Friday, December 4, 2009

Chasing Beauty

I stumbled across this story today & thought it was something that everyone needs to hear. I wanted to share this excerpt from the book written by Jamieson Dale (known as Laura Pillarella) called "Chasing Beauty"

"I think that I am finally pretty. I have a hard time writing that, and an even harder time saying it. I still feel ugly. It took fifteen cosmetic surgical procedures over ten years, costing a total of $61,000, to realize that average is okay, and certainly simpler. What began as my ordinary bad hair, bad skin, bad bone structure, bad teeth, and bad self-esteem was rearranged into surgical freakishness and finally into probably attractive. The bad self-confidence remains. To try to escape my common flaws, I have undergone repeat upper and lower "eye jobs"; a chin implant augmentation; a lip lift; collagen injections; several surgical lip augmentations; a nose job; a TCA chemical peel; laser peels; Alloderm cadaver implants; dental braces; jaw advancement; chin genioplasty augmentation; two cheek lifts; a mid-facelift; an eyelid canthopexy; and a lateral brow-lift. My Result is that I now know that scalpels, syringes and lasers are not beauty tools--or worse, toys--as I had once felt. They have each cut and injected into more than my skin, crafting with each painful healing a personal character from which I had wished that surgery would save me from developing. I had only wished to be one-dimensional by chasing beauty and its easy, breezy image. Far from that, I'm now something scarred: Wise. I am only 35 years old. ···························································My journey appears to be over. My eyes appear sloe instead of sleepy or "scooped out" as I was once told. My nose is smaller. Most of my acne scars have been burned away, and my skin has a healthier glow (or what I suppose "glow" looks like). I have a jawbone less subtly defined than before. The lips look poofy without manual poofing, but not too poofy. I step back from the mirror. My cheeks have been rescued from their steady slip into jowls (a distasteful word to match distasteful facial betrayal and one that my orthodontist misspelled as jowels on my initial visit chart and which I didn’t have the stomach to correct) and put back where cheeks should be. The legacy of my wayward chin is over; it has submitted into proportionate, finally getting along and blending with the rest of my features. Appearances are deceiving. Pretty is a poor cure for insecurity. I still obsess, out of habit or because I’ve compared myself with the ubiquitous teen model in my favorite magazine or watched magnified movie-star perfection or because I’m bloated or having a bad hair day or had a fight with my husband or just because. Today is one of those days. Moving closer to the glass now, I wonder: are those broken capillaries I see etched across my cheeks? Is that a double chin? I scrunch down my face, tucking my chin, trying to see my collarbone. The effect confirms the presence of ugly submental fat ("submental" being one of the many unfortunate technical terms attached to female fear that have assimilated into my own vocabulary over the years). Stretching my mouth into a grimace produces crow’s feet wrinkles around my eyes. I frown, making it worse. Where is the smooth brow of my youth? I wonder, as I tug my hair off my forehead. Didn’t my hairline used to be lower? Is everything where it should be?Despite my harsh surgical history, I still sometimes fall for the siren call of instant cosmetic gratification. Maybe just a little Botox? I think as my fingers mimic its smoothing paralysis effect on my facial muscles and skin. It looks so good on the media world, and good in imitation. Ooh, that’s better, I now see, feeling calmed by the effect.Quickly coming down, and closing the bathroom door behind me, I regret that good hygiene will bring me back in here, back before the mirror before long. I guess that it will take time for me to not only say that I’m pretty…but to actually believe it. Without Botox. I at least know that I’ll never again ask a cosmetic surgeon if I am. Ten years of cosmetic surgery - ten years of swelling and distortion and bruising and financial deceit and high anxiety and downtime and pain and disappointment and marital strain - haven’t answered my question: Who am I? It has only prolonged the search for it.I may finally look okay, but I feel worked over, and I still don’t know the answer.This book is the way that I remember asking."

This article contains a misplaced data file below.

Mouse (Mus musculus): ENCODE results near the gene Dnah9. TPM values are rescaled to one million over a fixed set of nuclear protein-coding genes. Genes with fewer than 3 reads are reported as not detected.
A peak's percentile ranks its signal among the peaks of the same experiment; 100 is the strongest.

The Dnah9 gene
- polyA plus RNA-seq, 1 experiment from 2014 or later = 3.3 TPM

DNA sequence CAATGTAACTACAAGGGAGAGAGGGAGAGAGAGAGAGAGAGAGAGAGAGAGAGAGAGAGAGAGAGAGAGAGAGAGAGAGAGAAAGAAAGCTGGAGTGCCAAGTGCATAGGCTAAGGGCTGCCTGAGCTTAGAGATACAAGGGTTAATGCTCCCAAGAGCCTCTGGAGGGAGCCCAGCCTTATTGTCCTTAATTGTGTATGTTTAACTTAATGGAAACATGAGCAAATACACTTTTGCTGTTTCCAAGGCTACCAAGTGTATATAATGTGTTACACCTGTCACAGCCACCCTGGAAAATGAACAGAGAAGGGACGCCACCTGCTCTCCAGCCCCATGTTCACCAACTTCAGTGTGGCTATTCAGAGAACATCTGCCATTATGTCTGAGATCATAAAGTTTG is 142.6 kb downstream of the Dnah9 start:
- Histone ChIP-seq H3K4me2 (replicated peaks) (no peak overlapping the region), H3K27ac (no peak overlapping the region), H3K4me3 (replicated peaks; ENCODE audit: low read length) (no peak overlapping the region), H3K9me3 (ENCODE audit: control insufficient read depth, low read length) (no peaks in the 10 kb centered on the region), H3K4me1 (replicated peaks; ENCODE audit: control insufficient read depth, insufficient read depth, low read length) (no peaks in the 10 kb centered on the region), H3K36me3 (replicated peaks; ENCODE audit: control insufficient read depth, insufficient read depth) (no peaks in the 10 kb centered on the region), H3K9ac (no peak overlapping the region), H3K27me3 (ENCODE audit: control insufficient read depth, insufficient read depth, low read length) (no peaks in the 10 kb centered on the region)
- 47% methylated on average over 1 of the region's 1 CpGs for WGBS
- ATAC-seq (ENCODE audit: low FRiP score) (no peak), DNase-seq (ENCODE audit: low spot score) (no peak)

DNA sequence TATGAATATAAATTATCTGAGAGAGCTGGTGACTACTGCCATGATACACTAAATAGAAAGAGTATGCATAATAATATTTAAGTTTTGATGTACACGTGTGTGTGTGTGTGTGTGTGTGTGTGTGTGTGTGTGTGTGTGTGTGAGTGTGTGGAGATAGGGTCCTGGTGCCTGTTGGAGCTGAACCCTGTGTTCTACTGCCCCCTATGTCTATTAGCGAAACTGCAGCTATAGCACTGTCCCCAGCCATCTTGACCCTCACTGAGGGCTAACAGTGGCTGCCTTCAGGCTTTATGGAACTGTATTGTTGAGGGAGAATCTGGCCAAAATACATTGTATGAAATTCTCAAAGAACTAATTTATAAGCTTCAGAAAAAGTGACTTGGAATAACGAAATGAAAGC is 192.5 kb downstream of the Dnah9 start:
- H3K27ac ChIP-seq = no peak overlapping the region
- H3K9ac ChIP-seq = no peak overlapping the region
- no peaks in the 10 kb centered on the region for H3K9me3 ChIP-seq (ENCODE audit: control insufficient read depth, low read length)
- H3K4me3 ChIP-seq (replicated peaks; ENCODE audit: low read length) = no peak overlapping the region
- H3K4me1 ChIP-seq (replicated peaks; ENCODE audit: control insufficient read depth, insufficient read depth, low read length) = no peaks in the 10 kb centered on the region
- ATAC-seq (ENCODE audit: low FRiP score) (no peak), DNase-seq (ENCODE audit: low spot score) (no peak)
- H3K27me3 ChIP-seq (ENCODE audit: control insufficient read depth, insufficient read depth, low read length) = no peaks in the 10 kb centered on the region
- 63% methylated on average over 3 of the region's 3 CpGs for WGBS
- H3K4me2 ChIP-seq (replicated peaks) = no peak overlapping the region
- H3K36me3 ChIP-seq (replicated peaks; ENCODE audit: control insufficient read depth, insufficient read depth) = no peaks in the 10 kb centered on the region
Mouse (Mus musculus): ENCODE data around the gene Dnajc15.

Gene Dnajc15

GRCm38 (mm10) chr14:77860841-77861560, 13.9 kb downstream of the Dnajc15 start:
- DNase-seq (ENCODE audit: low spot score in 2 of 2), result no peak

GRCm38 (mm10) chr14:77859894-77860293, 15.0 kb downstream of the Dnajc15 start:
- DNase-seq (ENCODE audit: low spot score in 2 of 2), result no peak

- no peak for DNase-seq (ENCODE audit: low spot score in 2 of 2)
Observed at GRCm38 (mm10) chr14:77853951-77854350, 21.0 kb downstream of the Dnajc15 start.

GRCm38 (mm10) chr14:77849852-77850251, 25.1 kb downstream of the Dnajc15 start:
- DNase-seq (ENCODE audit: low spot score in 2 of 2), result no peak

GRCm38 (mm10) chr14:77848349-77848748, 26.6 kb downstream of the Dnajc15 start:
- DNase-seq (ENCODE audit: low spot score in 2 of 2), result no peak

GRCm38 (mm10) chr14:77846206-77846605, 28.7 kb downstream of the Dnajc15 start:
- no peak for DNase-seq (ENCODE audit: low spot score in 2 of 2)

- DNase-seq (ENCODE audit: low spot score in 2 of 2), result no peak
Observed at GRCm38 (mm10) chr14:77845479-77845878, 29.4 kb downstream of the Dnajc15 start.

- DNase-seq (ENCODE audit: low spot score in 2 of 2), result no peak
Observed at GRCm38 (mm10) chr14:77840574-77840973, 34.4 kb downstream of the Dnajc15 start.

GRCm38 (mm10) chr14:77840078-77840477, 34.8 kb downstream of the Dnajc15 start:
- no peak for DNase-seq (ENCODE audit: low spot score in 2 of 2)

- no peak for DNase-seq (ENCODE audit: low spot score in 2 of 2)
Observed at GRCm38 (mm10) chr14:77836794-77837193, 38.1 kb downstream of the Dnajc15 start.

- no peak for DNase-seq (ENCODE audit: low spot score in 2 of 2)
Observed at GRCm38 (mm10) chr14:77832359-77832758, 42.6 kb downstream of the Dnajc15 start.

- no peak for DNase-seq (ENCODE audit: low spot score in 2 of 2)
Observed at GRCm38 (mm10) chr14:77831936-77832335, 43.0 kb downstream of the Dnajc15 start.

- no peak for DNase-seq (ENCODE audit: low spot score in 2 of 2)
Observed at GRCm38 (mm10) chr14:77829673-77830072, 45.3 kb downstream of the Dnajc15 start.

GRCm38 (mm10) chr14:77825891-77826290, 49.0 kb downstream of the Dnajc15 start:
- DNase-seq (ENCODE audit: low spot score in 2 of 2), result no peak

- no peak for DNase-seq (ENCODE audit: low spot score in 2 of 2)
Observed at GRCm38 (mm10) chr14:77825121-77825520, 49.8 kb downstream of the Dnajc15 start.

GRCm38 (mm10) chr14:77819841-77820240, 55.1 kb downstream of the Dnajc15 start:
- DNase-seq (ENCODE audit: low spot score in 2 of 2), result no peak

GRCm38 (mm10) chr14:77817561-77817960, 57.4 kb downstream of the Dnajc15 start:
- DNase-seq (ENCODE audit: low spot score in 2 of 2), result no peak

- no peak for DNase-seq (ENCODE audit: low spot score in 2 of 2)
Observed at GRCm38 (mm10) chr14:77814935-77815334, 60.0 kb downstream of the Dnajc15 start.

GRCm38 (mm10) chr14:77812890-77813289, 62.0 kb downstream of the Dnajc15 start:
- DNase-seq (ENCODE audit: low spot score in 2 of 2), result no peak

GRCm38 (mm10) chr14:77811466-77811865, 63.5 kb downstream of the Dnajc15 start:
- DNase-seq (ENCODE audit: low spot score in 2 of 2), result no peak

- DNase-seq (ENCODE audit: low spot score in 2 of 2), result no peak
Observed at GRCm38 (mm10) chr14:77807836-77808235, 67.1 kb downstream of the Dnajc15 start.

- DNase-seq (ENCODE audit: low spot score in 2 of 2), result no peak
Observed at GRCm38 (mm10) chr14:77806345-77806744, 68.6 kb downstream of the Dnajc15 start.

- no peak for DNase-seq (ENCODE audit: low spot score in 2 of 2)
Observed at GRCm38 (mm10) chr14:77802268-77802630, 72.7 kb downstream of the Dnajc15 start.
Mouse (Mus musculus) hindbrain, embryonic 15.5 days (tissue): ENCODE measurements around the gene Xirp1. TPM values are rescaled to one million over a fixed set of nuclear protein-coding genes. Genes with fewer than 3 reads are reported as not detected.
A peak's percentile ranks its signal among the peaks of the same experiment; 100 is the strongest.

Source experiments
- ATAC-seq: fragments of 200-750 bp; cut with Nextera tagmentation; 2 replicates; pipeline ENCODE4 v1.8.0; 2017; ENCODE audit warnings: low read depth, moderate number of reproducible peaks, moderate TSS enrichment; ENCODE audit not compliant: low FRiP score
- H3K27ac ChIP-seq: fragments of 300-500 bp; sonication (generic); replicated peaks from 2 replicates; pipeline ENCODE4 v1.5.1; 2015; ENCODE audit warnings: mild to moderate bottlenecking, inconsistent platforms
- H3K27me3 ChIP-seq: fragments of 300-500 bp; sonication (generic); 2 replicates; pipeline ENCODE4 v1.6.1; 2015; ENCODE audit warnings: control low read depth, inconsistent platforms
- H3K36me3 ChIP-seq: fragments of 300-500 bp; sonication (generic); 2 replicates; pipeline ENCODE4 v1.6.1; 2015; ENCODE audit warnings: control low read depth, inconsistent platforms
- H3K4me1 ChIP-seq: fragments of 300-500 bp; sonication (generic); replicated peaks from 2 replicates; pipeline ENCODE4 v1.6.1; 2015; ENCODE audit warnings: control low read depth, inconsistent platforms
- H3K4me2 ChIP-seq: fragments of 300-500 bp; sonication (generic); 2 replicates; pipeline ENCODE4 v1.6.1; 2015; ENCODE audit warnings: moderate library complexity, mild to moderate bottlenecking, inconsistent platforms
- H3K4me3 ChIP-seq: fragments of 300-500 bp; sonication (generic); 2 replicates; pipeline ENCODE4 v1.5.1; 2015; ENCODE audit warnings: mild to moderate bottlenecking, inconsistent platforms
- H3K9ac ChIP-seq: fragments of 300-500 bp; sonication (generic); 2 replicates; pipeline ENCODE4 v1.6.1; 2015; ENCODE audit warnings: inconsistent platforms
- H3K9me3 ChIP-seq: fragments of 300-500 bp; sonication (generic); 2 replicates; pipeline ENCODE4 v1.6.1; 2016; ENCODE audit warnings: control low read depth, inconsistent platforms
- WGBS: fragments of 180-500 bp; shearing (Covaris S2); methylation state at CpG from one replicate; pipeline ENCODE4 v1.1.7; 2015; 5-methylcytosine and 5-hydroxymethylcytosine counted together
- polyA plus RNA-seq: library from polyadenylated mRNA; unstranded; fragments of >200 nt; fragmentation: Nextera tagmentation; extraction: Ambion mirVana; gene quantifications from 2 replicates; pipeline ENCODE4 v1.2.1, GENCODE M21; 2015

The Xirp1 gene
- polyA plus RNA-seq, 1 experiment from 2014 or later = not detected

Let's all remember to take a good, hard look at ourselves in the mirror & learn to love what it reflects! We are all beautiful in our own special way!!!


Elaine said...

Wow...that was a powerful story!! We all need to be satisfied with how we look because that is how God made us and he thinks we are all beautiful.

Jamieson Dale said...

Thank you so much for sharing part of my story with your readers. As one reader wrote to me, "People will change their minds and not their faces because you wrote this book!"
That change is the aspiration of my book, through one gasp at a time over my sad story.